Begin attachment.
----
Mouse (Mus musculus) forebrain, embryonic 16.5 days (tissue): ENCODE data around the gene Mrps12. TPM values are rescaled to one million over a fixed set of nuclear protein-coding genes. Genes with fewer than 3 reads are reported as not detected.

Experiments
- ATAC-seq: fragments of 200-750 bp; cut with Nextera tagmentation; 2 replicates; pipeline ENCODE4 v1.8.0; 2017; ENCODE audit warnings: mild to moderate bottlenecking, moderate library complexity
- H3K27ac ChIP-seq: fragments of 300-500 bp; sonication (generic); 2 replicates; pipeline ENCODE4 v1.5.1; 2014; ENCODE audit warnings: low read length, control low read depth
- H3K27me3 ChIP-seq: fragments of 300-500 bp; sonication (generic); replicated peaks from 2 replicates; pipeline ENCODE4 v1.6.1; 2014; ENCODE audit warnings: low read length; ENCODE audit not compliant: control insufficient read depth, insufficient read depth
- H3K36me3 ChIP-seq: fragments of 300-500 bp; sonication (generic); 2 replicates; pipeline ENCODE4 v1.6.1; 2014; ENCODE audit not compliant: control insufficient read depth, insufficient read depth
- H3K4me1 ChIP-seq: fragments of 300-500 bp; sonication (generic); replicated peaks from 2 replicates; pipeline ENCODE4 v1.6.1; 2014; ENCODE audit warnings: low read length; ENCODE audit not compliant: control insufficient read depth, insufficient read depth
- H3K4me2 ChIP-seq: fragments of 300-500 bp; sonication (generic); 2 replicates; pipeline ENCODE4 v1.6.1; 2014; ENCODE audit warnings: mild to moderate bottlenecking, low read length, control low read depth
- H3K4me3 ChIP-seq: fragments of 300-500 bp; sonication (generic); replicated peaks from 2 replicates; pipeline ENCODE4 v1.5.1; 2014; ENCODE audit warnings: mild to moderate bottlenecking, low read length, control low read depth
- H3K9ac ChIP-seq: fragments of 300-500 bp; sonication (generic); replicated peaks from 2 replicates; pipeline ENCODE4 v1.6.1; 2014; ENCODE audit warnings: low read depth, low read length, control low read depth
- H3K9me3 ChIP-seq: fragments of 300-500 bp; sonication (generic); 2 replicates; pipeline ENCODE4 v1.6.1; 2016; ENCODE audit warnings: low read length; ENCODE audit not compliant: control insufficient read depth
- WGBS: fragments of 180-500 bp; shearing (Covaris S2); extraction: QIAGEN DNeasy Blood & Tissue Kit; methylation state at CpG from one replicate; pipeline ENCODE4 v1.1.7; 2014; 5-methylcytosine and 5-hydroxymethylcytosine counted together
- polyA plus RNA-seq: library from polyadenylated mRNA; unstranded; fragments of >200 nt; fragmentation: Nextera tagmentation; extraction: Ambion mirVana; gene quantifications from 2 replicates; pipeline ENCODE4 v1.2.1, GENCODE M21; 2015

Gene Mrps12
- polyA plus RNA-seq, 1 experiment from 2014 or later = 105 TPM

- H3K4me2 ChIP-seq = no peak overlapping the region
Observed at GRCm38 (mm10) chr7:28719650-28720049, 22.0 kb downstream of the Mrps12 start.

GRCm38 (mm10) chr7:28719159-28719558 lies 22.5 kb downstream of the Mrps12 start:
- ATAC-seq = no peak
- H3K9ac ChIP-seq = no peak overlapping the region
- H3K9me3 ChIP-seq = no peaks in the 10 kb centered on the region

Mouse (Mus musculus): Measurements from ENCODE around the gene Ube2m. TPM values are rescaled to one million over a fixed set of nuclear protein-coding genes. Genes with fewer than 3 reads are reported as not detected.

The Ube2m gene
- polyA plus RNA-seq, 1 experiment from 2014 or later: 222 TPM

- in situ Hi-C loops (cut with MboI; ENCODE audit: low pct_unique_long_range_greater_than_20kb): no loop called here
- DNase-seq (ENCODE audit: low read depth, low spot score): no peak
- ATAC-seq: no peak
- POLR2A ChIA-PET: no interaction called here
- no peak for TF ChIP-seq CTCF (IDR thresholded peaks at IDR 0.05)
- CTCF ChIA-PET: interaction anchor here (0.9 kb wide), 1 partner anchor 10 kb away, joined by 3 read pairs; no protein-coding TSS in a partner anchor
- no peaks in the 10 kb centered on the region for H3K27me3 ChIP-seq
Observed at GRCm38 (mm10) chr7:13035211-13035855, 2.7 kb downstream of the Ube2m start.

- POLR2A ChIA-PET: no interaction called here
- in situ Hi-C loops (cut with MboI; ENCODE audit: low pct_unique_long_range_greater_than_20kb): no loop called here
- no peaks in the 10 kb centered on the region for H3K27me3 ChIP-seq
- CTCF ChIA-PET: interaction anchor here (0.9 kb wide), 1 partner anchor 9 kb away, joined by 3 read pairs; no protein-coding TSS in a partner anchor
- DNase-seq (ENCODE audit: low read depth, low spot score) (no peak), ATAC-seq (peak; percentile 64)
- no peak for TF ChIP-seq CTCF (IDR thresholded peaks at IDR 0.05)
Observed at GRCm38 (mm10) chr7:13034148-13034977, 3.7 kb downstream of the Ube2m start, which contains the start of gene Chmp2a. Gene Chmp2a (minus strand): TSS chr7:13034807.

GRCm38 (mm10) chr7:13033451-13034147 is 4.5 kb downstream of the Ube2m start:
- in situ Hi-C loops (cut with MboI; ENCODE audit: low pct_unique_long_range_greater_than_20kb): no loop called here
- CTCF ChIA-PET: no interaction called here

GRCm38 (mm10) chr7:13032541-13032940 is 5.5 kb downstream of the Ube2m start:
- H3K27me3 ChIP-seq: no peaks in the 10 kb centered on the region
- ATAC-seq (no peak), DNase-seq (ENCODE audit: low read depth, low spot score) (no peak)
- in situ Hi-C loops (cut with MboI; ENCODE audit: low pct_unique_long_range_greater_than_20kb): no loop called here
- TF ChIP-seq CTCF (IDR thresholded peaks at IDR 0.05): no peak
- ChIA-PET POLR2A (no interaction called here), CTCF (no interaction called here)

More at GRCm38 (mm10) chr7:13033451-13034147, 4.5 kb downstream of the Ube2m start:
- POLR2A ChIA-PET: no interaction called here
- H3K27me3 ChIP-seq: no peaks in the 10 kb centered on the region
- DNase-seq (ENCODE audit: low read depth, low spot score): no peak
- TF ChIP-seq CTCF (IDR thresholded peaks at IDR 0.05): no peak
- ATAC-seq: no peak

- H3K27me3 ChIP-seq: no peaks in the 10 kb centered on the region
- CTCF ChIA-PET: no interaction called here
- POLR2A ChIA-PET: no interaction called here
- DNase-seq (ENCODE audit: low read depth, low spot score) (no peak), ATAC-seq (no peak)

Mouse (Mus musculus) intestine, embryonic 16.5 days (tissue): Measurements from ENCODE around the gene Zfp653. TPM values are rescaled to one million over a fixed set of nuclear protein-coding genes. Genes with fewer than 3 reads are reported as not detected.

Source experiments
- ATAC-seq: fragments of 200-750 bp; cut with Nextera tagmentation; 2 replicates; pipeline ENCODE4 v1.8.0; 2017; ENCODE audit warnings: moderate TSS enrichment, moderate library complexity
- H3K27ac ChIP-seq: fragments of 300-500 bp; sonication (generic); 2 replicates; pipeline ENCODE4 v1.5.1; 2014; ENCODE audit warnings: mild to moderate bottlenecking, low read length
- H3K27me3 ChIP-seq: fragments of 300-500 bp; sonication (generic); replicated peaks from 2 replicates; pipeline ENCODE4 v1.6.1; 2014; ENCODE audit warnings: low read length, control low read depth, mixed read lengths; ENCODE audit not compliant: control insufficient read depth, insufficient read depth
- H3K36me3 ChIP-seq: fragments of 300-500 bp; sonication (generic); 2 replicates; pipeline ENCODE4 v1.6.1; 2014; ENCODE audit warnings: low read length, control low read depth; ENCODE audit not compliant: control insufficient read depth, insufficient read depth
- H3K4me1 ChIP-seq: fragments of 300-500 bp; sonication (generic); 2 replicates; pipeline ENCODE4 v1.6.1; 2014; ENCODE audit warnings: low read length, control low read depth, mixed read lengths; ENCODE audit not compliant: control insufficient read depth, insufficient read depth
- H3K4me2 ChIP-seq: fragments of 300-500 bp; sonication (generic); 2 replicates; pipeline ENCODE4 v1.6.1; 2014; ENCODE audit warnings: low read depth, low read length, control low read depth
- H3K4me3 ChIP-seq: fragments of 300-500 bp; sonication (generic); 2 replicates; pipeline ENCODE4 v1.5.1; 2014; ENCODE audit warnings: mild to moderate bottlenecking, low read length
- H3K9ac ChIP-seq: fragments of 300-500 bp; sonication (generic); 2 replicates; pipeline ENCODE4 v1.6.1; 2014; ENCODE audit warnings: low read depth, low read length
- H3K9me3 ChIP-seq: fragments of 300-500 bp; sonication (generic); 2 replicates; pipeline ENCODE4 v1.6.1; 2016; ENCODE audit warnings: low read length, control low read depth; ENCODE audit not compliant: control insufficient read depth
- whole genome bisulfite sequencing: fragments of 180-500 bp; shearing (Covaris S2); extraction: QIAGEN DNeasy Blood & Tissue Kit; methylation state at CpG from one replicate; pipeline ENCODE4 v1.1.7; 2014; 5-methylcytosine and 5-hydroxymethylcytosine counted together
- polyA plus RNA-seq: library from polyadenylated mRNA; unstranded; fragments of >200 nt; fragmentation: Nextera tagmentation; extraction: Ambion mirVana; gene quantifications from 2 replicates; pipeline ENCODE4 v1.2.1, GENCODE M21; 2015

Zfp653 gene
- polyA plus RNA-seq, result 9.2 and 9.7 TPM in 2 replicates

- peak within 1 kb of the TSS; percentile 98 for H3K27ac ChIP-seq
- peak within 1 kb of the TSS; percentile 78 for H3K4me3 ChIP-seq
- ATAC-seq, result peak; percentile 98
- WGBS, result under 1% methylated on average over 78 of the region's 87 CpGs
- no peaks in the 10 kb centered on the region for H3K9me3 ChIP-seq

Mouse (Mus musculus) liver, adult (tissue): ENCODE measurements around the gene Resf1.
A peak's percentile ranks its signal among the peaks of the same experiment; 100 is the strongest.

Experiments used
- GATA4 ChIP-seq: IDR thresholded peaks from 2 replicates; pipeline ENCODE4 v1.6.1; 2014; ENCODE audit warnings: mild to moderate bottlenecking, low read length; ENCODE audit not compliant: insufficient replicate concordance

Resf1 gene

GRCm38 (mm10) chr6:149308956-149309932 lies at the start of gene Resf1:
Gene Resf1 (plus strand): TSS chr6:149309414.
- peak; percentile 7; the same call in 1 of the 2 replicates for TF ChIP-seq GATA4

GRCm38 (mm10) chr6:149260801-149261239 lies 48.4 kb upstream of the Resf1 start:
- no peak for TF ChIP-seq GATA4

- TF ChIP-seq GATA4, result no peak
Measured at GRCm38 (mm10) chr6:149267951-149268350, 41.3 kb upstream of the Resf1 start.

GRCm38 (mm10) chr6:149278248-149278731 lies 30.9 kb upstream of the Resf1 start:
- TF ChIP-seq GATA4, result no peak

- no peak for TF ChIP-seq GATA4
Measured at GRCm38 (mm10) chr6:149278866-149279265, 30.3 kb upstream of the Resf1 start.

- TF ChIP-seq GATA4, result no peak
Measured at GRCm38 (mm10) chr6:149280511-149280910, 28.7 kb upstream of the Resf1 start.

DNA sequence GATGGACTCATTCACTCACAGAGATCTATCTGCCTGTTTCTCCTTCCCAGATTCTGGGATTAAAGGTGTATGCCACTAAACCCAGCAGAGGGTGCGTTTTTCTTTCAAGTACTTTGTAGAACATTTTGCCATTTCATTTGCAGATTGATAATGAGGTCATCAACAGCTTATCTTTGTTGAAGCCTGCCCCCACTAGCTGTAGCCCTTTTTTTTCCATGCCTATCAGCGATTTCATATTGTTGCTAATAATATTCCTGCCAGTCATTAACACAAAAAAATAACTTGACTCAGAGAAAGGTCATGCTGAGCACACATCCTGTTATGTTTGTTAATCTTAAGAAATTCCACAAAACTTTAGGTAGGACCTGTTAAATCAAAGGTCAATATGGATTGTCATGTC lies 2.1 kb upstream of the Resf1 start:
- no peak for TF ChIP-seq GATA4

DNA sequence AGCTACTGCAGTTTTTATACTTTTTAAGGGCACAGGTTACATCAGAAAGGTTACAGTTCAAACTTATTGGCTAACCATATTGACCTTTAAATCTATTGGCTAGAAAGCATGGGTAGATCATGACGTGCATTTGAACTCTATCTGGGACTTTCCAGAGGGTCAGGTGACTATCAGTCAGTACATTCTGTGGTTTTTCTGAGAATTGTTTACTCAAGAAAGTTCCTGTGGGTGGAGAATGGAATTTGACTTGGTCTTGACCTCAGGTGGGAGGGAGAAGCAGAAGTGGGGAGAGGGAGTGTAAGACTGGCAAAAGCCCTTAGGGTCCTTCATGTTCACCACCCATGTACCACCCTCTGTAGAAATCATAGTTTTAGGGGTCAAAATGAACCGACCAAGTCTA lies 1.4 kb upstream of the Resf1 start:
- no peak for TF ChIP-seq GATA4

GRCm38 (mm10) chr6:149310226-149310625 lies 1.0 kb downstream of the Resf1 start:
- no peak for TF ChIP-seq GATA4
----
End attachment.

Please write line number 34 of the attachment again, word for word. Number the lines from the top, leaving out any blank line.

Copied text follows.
- in situ Hi-C loops (cut with MboI; ENCODE audit: low pct_unique_long_range_greater_than_20kb): no loop called here